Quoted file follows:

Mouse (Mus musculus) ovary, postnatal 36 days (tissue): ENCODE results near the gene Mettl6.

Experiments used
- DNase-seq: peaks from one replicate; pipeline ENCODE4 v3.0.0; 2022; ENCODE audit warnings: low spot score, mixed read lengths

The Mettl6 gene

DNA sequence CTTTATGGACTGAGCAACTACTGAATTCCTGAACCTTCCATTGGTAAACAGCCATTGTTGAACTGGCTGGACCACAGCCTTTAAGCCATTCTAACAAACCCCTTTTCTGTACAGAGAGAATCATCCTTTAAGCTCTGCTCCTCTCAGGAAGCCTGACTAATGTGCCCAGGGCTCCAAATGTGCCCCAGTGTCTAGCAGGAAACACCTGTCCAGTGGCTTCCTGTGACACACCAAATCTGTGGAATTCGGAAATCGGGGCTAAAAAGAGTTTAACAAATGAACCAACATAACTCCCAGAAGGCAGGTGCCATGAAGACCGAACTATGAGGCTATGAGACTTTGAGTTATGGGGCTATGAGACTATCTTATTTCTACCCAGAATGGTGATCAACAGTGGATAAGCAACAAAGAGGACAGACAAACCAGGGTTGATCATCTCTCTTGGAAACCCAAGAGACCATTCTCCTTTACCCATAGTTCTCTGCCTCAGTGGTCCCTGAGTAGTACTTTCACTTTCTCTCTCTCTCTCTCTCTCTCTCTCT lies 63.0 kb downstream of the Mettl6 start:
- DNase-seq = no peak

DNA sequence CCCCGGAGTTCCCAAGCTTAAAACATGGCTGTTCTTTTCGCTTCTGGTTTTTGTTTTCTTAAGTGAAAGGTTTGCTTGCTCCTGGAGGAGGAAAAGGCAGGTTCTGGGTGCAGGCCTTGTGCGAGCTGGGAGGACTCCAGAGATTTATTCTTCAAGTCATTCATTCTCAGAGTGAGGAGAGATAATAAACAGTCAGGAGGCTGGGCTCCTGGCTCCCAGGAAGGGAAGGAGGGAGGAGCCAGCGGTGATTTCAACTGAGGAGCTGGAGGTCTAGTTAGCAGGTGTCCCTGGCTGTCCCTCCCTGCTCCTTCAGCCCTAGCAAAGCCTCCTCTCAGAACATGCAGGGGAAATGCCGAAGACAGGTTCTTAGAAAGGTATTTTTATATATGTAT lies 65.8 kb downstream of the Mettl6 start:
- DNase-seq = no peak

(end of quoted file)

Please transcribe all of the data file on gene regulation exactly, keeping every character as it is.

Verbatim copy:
Mouse (Mus musculus) ovary, postnatal 36 days (tissue): ENCODE results near the gene Mettl6.

Experiments used
- DNase-seq: peaks from one replicate; pipeline ENCODE4 v3.0.0; 2022; ENCODE audit warnings: low spot score, mixed read lengths

The Mettl6 gene

DNA sequence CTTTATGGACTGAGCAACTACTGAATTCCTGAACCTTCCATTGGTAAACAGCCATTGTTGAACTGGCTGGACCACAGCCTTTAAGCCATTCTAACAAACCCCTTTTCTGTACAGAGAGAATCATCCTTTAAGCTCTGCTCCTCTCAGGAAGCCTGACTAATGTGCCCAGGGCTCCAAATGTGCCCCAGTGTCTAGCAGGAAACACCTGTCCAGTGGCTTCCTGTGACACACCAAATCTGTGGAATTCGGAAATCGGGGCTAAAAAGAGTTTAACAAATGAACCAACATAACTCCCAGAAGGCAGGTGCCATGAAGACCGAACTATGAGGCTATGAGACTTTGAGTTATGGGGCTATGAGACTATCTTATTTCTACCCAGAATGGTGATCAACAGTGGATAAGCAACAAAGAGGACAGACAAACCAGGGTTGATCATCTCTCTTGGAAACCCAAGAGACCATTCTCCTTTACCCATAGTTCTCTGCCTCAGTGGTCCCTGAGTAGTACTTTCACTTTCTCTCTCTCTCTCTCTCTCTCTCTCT lies 63.0 kb downstream of the Mettl6 start:
- DNase-seq = no peak

DNA sequence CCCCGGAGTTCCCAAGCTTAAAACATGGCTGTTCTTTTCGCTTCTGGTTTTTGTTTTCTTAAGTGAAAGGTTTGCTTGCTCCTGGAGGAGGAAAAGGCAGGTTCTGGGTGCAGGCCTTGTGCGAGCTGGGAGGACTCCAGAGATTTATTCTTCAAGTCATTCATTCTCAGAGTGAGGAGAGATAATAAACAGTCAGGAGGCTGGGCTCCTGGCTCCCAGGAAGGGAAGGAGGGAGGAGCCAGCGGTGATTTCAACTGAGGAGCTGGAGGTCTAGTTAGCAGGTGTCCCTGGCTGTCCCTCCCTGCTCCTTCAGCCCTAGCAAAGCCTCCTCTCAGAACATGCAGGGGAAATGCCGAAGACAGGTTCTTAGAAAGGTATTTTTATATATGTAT lies 65.8 kb downstream of the Mettl6 start:
- DNase-seq = no peak